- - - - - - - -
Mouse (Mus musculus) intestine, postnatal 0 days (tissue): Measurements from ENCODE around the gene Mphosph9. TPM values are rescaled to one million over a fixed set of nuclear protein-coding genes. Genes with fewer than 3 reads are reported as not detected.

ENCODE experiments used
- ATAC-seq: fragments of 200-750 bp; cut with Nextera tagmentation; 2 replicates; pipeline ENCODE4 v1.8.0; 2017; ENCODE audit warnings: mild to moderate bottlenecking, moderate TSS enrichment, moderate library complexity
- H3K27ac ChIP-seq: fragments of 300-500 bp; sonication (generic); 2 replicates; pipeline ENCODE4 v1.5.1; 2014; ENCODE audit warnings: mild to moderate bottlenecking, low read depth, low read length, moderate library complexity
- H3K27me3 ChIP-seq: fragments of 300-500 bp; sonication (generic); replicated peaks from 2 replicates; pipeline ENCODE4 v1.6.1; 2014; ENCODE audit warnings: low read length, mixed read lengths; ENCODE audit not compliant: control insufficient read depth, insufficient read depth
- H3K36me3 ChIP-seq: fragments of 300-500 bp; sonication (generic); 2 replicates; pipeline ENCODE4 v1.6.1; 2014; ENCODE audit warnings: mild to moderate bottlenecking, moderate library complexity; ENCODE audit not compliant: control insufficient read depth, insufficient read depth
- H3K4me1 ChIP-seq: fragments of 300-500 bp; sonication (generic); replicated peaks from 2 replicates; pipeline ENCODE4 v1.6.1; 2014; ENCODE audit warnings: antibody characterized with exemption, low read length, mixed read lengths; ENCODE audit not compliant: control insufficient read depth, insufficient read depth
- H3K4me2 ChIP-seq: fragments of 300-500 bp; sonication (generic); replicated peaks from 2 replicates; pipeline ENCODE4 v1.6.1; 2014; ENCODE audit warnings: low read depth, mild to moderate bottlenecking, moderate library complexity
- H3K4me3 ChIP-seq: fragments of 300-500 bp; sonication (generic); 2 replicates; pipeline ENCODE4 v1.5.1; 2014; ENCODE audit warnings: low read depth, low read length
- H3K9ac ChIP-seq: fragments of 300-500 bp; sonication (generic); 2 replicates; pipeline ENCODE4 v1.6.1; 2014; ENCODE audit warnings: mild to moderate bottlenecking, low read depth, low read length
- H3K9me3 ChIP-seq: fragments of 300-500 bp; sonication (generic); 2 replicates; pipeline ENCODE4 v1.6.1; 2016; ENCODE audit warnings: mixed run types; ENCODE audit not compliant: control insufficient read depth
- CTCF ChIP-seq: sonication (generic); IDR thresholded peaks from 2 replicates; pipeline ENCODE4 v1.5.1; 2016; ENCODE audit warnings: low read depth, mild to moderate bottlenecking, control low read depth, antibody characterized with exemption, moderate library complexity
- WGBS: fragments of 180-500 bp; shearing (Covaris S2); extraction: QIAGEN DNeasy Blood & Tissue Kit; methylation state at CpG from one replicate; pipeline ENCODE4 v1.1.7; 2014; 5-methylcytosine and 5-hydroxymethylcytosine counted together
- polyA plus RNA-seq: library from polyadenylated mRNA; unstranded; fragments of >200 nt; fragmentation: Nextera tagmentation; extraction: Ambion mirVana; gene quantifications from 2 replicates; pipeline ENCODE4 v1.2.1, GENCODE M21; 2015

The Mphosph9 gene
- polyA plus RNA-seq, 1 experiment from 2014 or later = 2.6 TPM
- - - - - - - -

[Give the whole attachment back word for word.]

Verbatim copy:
Mouse (Mus musculus) intestine, postnatal 0 days (tissue): Measurements from ENCODE around the gene Mphosph9. TPM values are rescaled to one million over a fixed set of nuclear protein-coding genes. Genes with fewer than 3 reads are reported as not detected.

ENCODE experiments used
- ATAC-seq: fragments of 200-750 bp; cut with Nextera tagmentation; 2 replicates; pipeline ENCODE4 v1.8.0; 2017; ENCODE audit warnings: mild to moderate bottlenecking, moderate TSS enrichment, moderate library complexity
- H3K27ac ChIP-seq: fragments of 300-500 bp; sonication (generic); 2 replicates; pipeline ENCODE4 v1.5.1; 2014; ENCODE audit warnings: mild to moderate bottlenecking, low read depth, low read length, moderate library complexity
- H3K27me3 ChIP-seq: fragments of 300-500 bp; sonication (generic); replicated peaks from 2 replicates; pipeline ENCODE4 v1.6.1; 2014; ENCODE audit warnings: low read length, mixed read lengths; ENCODE audit not compliant: control insufficient read depth, insufficient read depth
- H3K36me3 ChIP-seq: fragments of 300-500 bp; sonication (generic); 2 replicates; pipeline ENCODE4 v1.6.1; 2014; ENCODE audit warnings: mild to moderate bottlenecking, moderate library complexity; ENCODE audit not compliant: control insufficient read depth, insufficient read depth
- H3K4me1 ChIP-seq: fragments of 300-500 bp; sonication (generic); replicated peaks from 2 replicates; pipeline ENCODE4 v1.6.1; 2014; ENCODE audit warnings: antibody characterized with exemption, low read length, mixed read lengths; ENCODE audit not compliant: control insufficient read depth, insufficient read depth
- H3K4me2 ChIP-seq: fragments of 300-500 bp; sonication (generic); replicated peaks from 2 replicates; pipeline ENCODE4 v1.6.1; 2014; ENCODE audit warnings: low read depth, mild to moderate bottlenecking, moderate library complexity
- H3K4me3 ChIP-seq: fragments of 300-500 bp; sonication (generic); 2 replicates; pipeline ENCODE4 v1.5.1; 2014; ENCODE audit warnings: low read depth, low read length
- H3K9ac ChIP-seq: fragments of 300-500 bp; sonication (generic); 2 replicates; pipeline ENCODE4 v1.6.1; 2014; ENCODE audit warnings: mild to moderate bottlenecking, low read depth, low read length
- H3K9me3 ChIP-seq: fragments of 300-500 bp; sonication (generic); 2 replicates; pipeline ENCODE4 v1.6.1; 2016; ENCODE audit warnings: mixed run types; ENCODE audit not compliant: control insufficient read depth
- CTCF ChIP-seq: sonication (generic); IDR thresholded peaks from 2 replicates; pipeline ENCODE4 v1.5.1; 2016; ENCODE audit warnings: low read depth, mild to moderate bottlenecking, control low read depth, antibody characterized with exemption, moderate library complexity
- WGBS: fragments of 180-500 bp; shearing (Covaris S2); extraction: QIAGEN DNeasy Blood & Tissue Kit; methylation state at CpG from one replicate; pipeline ENCODE4 v1.1.7; 2014; 5-methylcytosine and 5-hydroxymethylcytosine counted together
- polyA plus RNA-seq: library from polyadenylated mRNA; unstranded; fragments of >200 nt; fragmentation: Nextera tagmentation; extraction: Ambion mirVana; gene quantifications from 2 replicates; pipeline ENCODE4 v1.2.1, GENCODE M21; 2015

The Mphosph9 gene
- polyA plus RNA-seq, 1 experiment from 2014 or later = 2.6 TPM